Ukrainian fortitude and resourcefulness has repeatedly shocked the world over the past six months. This is not just true of their military, but the people, too, and especially the Ukrainian Church. In the opening hours of the war, it was Christian volunteers who first began evacuating refugees to safer regions. Churches became waypoints and aid centers, while congregants and pastors ferried refugees to the border and hosted them in homes.
As the war drags on, the voices and actions of these selfless volunteers will increasingly shape and define the future of Ukrainian and European society. To strengthen their united voice, and amplify it to the world, the Council of Evangelical Churches of Ukraine and World Evangelical Alliance (WEA) brought together leading Christians from across the region for a two-day summit, titled “Today for Tomorrow”.
“We had a great and fruitful time, where we were able to discuss the current situation as leaders of different Evangelical denominations,” says Victor Pavovski, Senior Bishop of the Moldovan Pentecostal Union. “The complete unity of all participants was also a visible display of how churches may be of help to needy people inside the country of Ukraine and abroad.”
In addition to Ukrainian church leaders, the June 28 and 29 summit brought together leaders from Poland, Hungary, Slovakia, Moldova, and the WEA. Pavovski says the event gave participants a more complete understanding of the challenges they face and the ways they can work together to advance the Kingdom of God.
“The summit had an unusually warm atmosphere, as all participants are involved in active social service and are united by the desire to save as many people as possible,” says Maksym Krupskyi, a leader from the Seventh Day Adventist Church in Ukraine.
“Leaders from different denominations [were able] to express themselves and listen to each other’s insights about the same crises,” Pavovski adds. He says a key takeaway was the “amazingly powerful resources the Church possesses, both human resources and material resources”.
Ruslan Maliuta, a Ukrainian who leads TRUST, the WEA’s special task force to help those affected by the war in Ukraine, says the Today for Tomorrow Summit gave room for participants to begin forming long-term strategies.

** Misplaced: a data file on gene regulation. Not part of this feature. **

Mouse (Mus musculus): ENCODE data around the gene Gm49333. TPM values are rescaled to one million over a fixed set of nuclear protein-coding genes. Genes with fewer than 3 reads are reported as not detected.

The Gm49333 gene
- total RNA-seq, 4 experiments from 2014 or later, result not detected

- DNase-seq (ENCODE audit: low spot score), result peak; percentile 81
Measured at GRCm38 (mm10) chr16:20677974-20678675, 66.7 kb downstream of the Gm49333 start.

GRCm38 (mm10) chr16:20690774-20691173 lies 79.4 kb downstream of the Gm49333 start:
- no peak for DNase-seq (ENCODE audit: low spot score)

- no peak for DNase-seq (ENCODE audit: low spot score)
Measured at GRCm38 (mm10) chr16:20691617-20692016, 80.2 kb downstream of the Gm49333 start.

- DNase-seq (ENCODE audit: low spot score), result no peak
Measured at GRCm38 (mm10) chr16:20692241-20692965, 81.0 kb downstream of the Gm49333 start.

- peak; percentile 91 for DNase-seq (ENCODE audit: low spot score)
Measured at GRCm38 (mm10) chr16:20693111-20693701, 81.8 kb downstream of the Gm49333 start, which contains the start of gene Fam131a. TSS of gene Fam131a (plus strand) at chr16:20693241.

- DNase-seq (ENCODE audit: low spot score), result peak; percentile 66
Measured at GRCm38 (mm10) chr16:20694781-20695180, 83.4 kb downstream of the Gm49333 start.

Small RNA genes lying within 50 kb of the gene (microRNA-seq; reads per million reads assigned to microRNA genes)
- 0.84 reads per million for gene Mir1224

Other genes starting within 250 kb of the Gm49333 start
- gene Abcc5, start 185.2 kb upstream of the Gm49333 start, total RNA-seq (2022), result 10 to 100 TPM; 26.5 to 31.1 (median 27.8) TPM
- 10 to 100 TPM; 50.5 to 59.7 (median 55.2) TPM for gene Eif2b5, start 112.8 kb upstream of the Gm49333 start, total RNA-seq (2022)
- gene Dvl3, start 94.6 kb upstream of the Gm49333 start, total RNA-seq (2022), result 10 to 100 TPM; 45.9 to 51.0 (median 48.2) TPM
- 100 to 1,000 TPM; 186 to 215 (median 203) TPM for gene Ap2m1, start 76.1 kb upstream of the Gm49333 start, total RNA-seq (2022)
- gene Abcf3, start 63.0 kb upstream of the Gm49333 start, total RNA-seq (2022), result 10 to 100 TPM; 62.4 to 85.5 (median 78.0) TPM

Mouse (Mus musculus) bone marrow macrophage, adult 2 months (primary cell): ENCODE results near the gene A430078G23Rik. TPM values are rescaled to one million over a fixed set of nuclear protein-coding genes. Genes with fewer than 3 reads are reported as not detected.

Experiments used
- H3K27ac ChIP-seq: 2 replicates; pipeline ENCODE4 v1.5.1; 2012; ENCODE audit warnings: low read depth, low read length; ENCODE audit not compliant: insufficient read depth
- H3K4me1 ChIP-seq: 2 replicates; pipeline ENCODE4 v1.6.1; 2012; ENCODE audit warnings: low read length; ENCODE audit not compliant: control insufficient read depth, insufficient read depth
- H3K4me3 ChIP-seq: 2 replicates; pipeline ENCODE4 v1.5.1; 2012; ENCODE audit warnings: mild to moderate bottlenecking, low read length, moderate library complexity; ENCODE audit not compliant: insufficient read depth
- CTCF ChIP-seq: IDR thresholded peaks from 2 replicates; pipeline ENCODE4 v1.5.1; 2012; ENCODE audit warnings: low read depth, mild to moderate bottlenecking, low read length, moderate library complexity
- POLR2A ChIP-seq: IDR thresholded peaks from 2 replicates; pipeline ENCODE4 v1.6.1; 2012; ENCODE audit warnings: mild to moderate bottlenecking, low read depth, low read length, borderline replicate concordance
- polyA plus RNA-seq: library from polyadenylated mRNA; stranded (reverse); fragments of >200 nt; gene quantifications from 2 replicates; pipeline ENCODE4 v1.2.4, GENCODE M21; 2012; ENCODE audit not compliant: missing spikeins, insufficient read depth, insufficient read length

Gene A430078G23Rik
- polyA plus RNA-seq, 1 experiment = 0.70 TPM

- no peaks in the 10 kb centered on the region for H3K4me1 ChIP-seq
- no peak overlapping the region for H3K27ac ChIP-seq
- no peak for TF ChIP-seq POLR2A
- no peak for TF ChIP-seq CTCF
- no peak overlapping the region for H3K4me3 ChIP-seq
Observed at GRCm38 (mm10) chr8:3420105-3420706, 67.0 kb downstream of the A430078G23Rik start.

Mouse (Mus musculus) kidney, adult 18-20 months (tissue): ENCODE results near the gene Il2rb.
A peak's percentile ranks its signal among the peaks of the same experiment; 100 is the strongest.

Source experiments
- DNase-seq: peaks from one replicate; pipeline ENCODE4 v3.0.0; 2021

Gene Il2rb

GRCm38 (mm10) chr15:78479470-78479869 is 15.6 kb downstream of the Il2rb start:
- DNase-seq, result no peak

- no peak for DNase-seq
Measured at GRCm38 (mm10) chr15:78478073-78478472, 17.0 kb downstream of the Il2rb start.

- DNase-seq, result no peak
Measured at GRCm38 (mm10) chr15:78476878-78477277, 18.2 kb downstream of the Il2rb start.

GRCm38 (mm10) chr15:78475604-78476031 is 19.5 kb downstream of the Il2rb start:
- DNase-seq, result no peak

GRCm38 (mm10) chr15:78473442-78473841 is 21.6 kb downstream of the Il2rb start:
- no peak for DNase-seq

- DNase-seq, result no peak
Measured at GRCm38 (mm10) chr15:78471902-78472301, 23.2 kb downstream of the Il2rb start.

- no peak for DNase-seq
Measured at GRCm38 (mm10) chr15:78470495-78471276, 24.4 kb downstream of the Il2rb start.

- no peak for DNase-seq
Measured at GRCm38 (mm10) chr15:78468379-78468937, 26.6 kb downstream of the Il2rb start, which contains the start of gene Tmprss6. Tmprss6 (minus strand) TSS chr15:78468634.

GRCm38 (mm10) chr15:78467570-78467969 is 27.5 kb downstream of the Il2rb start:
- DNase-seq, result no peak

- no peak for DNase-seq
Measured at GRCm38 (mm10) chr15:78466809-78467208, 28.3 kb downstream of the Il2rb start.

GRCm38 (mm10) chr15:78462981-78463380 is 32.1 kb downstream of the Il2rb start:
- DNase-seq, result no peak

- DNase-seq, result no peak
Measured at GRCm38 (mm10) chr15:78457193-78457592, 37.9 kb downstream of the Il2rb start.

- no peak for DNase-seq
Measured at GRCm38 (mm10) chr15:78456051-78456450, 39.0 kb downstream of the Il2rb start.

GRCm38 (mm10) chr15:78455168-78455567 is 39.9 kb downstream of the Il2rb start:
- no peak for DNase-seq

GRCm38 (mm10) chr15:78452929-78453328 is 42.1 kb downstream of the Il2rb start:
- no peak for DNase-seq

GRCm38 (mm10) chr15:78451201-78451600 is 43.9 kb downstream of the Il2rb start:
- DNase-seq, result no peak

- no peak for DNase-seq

“The summit definitely helped strengthen collaboration and connection in a difficult time. This was the first time the Ukraine Council of Evangelical Protestant Churches had met since the beginning of the war, because everyone was focused on crisis response. So the summit provided the space for leaders who have been communicating and collaborating across the region, to actually meet, connect, and share.”
It also helped leaders learn from each other’s strengths. One example Maliuta highlights is that few people realized how much prior experience the Ukrainian Church had in refugee support.
“Many churches in Ukraine have experience in dealing with these exact things. While the big war—as we say—started in February this year, there has been fighting in eastern Ukraine since 2014. So many churches in Ukraine have already been helping internally displaced people, people affected by the war.”
This is why Maliuta stresses the importance for the global Church to hear the needs from Christian leaders from the region, and for the Church to come alongside these leaders as they plan the long road ahead.
“We need to know what they’ve learned, what they’ve experienced, what they need, and what are good responses. They need to be part of the decision-making. So the summit was a way to bring key Church leaders together and see what common messages arise.”
The summit’s participants released a resolution to highlight some of these key messages.
Both Maliuta and Krupskyi agree a critical aspect of the resolution is the need to support and rehabilitate pastors affected by the war.
“Strengthening pastoral ministry will strengthen the entire network of church ministry,” Krupskyi states. “Supporting pastoral families who are also affected by this situation can open the most effective models for further leadership in times of crisis.”
“From my perspective, we need to focus on the long-term and on the rehabilitative trauma care, especially for pastors,” Maliuta adds. “There is a vibrant Evangelical community in Ukraine and these congregations depend on leadership. If we want churches to be epicenters of response, we need to be very intentional about supporting pastors, so they can provide the leadership that is needed.”
As Ukrainian and Central and Eastern European churches refocus on long-term needs and strategies, they have also begun planning a larger gathering for this fall. They hope to bring together a broader group of leaders, including service organizations and other ministries, with a goal to foster further collaboration and greater unity.
“We are working to identify how there can be an ongoing conversation,” Maliuta says, “between leaders in Ukraine, leaders in neighboring countries, and globally speaking in the Church.”